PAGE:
Recently, an off-duty Ohio police officer used a Taser on an eleven-year-old girl caught shoplifting in a grocery store late on a Monday evening. In that instance, police department had a policy that Tasers could be used on anyone seven and older, but only after certain protocols had been taken. That officer likely didn’t follow proper protocol. But it brings up a good question: Can cops use Tasers on children?

What Are the State Laws on Tasers?

Generally, there is no state law on this matter. Rather, it is up to local Police Department Procedure Manuals. The Cincinnati Police Department’s policy allows stun gun use on anyone seven years of age or older. But before using the stun gun, officers must consider the severity of the crime as well as the risk to society if the suspect isn’t immediately apprehended. Good uses of stun guns are for self-defense or if the suspect is actively resisting arrest, even though a verbal warning has been given. The likelihood of there being an immediate risk to the general public of an eleven-year-old grocery store shoplifting girl on the loose is questionable, at best.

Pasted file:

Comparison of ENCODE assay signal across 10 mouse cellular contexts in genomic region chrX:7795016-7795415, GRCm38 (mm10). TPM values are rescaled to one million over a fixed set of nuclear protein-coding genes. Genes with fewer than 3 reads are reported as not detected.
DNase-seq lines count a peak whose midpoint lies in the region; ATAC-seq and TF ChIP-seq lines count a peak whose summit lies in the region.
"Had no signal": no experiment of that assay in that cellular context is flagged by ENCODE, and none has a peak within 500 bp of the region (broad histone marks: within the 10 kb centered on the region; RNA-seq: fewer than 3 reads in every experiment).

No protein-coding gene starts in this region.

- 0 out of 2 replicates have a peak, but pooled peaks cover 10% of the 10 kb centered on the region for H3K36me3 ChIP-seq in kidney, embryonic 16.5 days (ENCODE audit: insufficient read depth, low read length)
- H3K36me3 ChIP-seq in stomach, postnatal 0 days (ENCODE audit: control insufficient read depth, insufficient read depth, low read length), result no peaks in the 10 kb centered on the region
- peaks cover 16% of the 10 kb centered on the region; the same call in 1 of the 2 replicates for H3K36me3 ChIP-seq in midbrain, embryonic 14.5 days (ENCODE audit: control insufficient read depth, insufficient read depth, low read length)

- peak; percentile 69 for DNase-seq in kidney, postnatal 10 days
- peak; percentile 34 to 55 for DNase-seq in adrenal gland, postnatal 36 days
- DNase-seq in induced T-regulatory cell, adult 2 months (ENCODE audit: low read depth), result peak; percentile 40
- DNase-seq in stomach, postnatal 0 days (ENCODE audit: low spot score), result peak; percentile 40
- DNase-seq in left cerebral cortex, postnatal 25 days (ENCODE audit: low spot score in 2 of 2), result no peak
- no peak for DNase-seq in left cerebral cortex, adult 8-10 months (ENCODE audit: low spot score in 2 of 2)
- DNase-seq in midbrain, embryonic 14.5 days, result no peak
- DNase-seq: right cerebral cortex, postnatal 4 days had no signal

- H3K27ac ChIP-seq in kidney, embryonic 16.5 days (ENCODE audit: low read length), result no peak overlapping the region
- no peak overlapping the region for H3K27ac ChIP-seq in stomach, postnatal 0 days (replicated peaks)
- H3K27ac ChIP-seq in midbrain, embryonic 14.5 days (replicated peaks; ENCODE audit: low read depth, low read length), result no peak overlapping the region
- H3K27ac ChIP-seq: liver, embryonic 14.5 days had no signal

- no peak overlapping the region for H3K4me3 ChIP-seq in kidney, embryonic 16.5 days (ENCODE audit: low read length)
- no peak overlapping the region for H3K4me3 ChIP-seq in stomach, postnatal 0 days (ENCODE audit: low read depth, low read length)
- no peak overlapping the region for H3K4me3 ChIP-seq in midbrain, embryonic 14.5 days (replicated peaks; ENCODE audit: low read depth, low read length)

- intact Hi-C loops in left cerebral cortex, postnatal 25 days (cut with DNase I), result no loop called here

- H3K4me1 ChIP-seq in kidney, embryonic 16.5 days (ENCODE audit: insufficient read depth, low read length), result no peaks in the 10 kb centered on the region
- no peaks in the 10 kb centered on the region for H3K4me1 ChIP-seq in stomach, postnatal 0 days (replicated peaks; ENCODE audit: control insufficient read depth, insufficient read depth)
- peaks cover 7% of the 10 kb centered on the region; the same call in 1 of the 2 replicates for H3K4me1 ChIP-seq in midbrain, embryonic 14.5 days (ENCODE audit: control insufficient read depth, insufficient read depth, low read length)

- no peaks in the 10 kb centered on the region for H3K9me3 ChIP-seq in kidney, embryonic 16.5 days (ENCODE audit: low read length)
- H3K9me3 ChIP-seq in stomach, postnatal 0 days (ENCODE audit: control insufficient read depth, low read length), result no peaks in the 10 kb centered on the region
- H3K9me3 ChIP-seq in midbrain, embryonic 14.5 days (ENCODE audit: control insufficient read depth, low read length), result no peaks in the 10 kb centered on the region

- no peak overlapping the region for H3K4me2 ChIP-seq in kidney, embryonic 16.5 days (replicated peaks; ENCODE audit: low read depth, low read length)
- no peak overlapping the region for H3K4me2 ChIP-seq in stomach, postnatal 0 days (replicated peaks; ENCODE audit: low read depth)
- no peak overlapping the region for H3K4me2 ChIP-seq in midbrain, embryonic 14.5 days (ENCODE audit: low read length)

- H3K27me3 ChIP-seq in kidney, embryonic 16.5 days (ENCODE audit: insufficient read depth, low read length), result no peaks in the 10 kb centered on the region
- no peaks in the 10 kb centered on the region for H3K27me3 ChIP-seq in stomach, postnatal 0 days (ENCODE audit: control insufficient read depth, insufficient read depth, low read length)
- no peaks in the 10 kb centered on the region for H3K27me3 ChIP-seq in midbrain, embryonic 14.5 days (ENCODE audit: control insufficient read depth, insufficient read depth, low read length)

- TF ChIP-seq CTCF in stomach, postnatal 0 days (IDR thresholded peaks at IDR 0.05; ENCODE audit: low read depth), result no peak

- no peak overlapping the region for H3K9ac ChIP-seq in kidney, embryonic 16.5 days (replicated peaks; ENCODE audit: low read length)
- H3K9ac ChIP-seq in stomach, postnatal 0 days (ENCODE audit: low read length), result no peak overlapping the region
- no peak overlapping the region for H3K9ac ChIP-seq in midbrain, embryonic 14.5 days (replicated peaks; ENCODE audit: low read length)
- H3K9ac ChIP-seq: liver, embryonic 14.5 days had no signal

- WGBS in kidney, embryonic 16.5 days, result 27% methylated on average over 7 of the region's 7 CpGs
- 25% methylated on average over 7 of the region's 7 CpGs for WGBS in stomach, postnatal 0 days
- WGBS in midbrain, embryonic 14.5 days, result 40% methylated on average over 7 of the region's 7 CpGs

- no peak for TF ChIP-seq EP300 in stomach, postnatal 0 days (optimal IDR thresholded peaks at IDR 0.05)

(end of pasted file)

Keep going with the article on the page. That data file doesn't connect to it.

Are Tasers on Children an Excessive Use of Force?

Use of Force is generally permitted by officers under specific circumstances in order to compel an unwilling suspect to comply. There is no generally agreed-upon definition of its scope. Evidently, excessive force is like obscenity; in the famous words of Justice Potter Stewart, “I’ll know it when I see it.” What has been considered excessive use of force with a stun gun on children?

  • A Texas sheriff used a Taser on a teen that was trying to break up a school fight. He was tased, struck his head on the floor, and police delayed giving him medical care. He suffered severe brain damage. The teen received a $775,000 settlement, though it is unclear if police admitted the taser was excessive force.
  • A jury determined a California police officer was found not to have used excessive force in an incident where a teenage boy was zapped in the groin by a Taser after refusing the officer’s commands. There, police wanted to question the suspect about his potential involvement in a recent crime. The suspect was unwilling to move where the officer asked because we was waiting to board a train, therefore presumably a flight risk. Also, he had his hands in his pockets, and officers were concerned he was about to brandish a weapon.

If you feel that your child has been subjected to excessive force when detained by police or security guards, contact a local civil rights attorney. Use of Force cases are determined by the facts unique to each circumstance, and a trained expert can guide you on what is acceptable, what may be excessive, and what sort of damages you may be able to recover.

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